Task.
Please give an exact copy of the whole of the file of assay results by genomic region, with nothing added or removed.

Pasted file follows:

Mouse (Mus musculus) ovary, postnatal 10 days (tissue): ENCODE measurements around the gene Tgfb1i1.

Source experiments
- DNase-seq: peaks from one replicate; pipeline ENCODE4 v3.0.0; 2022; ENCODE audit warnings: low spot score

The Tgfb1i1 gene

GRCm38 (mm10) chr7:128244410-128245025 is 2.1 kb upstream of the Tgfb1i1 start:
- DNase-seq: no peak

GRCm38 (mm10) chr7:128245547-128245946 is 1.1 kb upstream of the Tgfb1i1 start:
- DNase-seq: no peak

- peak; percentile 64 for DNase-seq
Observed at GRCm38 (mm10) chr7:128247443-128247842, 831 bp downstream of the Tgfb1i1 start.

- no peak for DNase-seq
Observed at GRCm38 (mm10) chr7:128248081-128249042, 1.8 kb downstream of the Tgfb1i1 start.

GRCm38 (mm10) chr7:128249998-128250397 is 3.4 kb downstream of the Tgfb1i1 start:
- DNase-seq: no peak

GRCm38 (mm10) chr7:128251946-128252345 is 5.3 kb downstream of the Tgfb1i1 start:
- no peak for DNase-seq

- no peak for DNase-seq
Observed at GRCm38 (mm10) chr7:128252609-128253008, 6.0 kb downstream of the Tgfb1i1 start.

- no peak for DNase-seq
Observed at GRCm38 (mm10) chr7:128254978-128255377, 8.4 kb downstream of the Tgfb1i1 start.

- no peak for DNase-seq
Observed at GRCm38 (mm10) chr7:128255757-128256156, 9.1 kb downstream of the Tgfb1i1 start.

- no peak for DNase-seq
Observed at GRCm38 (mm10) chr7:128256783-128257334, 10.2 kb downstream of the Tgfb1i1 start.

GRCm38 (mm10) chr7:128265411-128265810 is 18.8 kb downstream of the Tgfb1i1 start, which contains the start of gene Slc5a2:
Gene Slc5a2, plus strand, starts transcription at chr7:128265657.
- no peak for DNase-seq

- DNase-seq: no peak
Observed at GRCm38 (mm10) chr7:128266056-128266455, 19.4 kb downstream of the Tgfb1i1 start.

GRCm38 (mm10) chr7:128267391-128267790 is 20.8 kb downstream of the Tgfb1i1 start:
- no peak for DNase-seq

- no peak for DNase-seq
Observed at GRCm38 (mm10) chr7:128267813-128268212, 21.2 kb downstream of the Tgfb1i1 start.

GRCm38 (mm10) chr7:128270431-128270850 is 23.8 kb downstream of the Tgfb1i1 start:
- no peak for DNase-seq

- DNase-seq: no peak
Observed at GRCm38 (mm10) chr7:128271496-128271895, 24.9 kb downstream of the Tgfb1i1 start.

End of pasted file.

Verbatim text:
Mouse (Mus musculus) ovary, postnatal 10 days (tissue): ENCODE measurements around the gene Tgfb1i1.

Source experiments
- DNase-seq: peaks from one replicate; pipeline ENCODE4 v3.0.0; 2022; ENCODE audit warnings: low spot score

The Tgfb1i1 gene

GRCm38 (mm10) chr7:128244410-128245025 is 2.1 kb upstream of the Tgfb1i1 start:
- DNase-seq: no peak

GRCm38 (mm10) chr7:128245547-128245946 is 1.1 kb upstream of the Tgfb1i1 start:
- DNase-seq: no peak

- peak; percentile 64 for DNase-seq
Observed at GRCm38 (mm10) chr7:128247443-128247842, 831 bp downstream of the Tgfb1i1 start.

- no peak for DNase-seq
Observed at GRCm38 (mm10) chr7:128248081-128249042, 1.8 kb downstream of the Tgfb1i1 start.

GRCm38 (mm10) chr7:128249998-128250397 is 3.4 kb downstream of the Tgfb1i1 start:
- DNase-seq: no peak

GRCm38 (mm10) chr7:128251946-128252345 is 5.3 kb downstream of the Tgfb1i1 start:
- no peak for DNase-seq

- no peak for DNase-seq
Observed at GRCm38 (mm10) chr7:128252609-128253008, 6.0 kb downstream of the Tgfb1i1 start.

- no peak for DNase-seq
Observed at GRCm38 (mm10) chr7:128254978-128255377, 8.4 kb downstream of the Tgfb1i1 start.

- no peak for DNase-seq
Observed at GRCm38 (mm10) chr7:128255757-128256156, 9.1 kb downstream of the Tgfb1i1 start.

- no peak for DNase-seq
Observed at GRCm38 (mm10) chr7:128256783-128257334, 10.2 kb downstream of the Tgfb1i1 start.

GRCm38 (mm10) chr7:128265411-128265810 is 18.8 kb downstream of the Tgfb1i1 start, which contains the start of gene Slc5a2:
Gene Slc5a2, plus strand, starts transcription at chr7:128265657.
- no peak for DNase-seq

- DNase-seq: no peak
Observed at GRCm38 (mm10) chr7:128266056-128266455, 19.4 kb downstream of the Tgfb1i1 start.

GRCm38 (mm10) chr7:128267391-128267790 is 20.8 kb downstream of the Tgfb1i1 start:
- no peak for DNase-seq

- no peak for DNase-seq
Observed at GRCm38 (mm10) chr7:128267813-128268212, 21.2 kb downstream of the Tgfb1i1 start.

GRCm38 (mm10) chr7:128270431-128270850 is 23.8 kb downstream of the Tgfb1i1 start:
- no peak for DNase-seq

- DNase-seq: no peak
Observed at GRCm38 (mm10) chr7:128271496-128271895, 24.9 kb downstream of the Tgfb1i1 start.